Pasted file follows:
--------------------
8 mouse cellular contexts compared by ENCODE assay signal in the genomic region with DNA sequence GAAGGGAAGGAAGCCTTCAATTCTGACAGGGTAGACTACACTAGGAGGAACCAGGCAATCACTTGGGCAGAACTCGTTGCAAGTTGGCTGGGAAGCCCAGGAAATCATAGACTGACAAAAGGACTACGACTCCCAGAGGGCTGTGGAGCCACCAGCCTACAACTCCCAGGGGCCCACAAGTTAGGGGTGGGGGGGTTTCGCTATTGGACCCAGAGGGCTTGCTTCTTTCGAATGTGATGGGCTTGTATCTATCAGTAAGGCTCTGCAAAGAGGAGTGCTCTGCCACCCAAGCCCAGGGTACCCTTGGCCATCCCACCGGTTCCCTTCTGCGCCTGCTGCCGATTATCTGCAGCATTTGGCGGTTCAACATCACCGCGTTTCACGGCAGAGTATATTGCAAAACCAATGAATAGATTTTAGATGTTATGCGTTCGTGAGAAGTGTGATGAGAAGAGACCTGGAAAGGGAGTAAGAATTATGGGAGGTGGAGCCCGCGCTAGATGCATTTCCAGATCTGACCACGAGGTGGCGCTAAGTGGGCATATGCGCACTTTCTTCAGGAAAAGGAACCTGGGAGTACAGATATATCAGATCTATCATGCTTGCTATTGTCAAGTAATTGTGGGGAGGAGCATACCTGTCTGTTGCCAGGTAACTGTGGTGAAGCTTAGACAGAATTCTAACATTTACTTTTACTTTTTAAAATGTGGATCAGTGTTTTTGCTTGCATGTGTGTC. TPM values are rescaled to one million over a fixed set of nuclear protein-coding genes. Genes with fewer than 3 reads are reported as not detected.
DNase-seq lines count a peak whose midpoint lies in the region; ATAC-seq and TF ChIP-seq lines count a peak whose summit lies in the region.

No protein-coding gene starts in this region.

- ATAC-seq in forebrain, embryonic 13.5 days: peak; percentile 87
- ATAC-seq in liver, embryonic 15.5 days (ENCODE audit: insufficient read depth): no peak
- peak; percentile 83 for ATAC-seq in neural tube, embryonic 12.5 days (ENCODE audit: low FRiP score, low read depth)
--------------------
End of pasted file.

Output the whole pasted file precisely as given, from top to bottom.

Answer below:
8 mouse cellular contexts compared by ENCODE assay signal in the genomic region with DNA sequence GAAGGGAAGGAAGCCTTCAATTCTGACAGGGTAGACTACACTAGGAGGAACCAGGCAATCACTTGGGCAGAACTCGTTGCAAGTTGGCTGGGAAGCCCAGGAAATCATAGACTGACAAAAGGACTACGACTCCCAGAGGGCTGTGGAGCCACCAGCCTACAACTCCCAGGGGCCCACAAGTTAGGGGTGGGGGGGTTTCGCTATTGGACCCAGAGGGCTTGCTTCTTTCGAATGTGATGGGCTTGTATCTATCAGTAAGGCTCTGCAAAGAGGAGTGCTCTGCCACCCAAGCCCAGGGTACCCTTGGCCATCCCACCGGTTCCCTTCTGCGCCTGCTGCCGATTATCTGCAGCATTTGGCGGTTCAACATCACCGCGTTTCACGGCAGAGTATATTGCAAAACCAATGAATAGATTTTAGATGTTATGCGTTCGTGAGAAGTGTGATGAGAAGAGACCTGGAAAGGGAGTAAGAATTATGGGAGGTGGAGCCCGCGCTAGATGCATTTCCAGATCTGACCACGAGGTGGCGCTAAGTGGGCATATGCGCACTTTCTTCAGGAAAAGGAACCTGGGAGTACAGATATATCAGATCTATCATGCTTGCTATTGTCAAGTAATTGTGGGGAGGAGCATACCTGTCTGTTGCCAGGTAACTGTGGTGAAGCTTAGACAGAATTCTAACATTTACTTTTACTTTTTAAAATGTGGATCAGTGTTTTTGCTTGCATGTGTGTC. TPM values are rescaled to one million over a fixed set of nuclear protein-coding genes. Genes with fewer than 3 reads are reported as not detected.
DNase-seq lines count a peak whose midpoint lies in the region; ATAC-seq and TF ChIP-seq lines count a peak whose summit lies in the region.

No protein-coding gene starts in this region.

- ATAC-seq in forebrain, embryonic 13.5 days: peak; percentile 87
- ATAC-seq in liver, embryonic 15.5 days (ENCODE audit: insufficient read depth): no peak
- peak; percentile 83 for ATAC-seq in neural tube, embryonic 12.5 days (ENCODE audit: low FRiP score, low read depth)